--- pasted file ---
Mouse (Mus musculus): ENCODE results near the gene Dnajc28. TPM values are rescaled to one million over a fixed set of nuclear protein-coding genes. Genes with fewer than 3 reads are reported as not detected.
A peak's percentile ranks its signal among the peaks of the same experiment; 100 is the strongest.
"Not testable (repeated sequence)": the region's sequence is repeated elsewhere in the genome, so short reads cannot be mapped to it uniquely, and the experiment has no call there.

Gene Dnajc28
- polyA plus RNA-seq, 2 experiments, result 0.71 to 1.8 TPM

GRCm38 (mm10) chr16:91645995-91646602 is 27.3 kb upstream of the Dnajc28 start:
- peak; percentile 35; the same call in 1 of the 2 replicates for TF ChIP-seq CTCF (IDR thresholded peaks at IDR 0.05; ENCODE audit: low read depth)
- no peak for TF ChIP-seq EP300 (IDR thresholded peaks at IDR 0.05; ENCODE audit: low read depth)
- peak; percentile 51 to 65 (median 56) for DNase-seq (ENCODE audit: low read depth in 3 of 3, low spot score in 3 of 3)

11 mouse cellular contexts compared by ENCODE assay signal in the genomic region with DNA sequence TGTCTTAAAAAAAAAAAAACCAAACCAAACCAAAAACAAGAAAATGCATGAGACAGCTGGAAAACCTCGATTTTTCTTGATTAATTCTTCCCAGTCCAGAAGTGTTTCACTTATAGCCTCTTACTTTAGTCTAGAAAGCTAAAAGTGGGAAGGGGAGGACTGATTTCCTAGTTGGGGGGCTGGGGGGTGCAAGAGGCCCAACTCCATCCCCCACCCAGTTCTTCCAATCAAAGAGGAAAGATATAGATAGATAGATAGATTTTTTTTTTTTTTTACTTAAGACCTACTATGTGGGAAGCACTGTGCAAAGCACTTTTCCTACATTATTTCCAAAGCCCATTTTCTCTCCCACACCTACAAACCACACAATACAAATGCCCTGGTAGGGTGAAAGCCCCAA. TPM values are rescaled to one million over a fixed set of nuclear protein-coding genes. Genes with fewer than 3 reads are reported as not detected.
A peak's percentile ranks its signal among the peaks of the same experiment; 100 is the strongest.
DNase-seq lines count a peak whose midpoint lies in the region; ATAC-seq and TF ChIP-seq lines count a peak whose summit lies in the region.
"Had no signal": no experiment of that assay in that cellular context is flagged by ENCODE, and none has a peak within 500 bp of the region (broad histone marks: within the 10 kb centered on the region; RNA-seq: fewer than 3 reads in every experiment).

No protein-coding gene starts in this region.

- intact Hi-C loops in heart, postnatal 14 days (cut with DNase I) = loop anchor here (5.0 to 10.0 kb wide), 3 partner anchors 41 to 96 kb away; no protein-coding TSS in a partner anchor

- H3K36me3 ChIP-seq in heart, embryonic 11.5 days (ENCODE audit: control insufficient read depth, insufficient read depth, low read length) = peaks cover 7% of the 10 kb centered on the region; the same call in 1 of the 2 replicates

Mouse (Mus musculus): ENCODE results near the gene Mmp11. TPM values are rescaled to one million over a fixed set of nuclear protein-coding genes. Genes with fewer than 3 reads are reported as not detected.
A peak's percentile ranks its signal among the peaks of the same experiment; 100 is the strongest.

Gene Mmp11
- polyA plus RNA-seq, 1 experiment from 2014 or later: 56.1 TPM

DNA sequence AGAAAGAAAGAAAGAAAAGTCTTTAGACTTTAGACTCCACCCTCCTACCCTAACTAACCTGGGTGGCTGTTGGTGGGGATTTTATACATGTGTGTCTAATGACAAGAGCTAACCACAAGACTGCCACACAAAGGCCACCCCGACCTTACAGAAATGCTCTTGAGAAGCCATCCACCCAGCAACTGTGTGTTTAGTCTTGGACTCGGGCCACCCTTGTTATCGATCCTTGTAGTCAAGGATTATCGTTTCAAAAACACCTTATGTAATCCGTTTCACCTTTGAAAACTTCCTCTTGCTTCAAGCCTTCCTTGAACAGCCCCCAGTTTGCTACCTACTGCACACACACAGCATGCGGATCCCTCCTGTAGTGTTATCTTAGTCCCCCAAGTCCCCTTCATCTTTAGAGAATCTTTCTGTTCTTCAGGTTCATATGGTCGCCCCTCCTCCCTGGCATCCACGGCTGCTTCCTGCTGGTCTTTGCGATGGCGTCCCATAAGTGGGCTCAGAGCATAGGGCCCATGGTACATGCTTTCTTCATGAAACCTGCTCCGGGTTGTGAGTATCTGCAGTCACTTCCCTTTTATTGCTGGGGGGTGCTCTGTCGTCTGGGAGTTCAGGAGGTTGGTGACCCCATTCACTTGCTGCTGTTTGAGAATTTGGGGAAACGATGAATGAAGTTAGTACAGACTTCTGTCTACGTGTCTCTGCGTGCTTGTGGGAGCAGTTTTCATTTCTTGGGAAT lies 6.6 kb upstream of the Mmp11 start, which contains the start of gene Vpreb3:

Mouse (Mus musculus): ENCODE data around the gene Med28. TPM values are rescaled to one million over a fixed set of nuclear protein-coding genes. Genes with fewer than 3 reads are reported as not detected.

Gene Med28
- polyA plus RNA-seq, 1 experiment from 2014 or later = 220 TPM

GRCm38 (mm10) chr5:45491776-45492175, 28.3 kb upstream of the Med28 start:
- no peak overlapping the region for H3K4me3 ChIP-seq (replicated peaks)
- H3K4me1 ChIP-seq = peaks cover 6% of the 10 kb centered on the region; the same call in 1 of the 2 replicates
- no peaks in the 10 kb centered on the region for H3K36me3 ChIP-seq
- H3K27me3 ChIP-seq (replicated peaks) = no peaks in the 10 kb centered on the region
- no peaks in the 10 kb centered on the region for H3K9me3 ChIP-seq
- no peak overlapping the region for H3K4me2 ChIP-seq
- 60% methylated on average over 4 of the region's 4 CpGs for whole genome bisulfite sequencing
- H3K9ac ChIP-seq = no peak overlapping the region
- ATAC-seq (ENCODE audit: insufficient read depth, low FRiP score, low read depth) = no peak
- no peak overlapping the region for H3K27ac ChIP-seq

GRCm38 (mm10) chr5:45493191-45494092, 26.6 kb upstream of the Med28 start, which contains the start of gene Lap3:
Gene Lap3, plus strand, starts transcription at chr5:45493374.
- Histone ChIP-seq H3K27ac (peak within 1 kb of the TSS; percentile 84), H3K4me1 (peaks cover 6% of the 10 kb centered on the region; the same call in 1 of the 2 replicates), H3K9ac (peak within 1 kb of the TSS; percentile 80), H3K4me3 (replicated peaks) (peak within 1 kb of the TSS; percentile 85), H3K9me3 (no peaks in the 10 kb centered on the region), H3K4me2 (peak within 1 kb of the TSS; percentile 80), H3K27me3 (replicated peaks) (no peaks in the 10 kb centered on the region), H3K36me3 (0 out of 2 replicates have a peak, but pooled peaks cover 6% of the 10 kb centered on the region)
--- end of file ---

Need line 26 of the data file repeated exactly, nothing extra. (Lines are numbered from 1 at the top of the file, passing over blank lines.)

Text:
- no peak overlapping the region for H3K4me3 ChIP-seq (replicated peaks)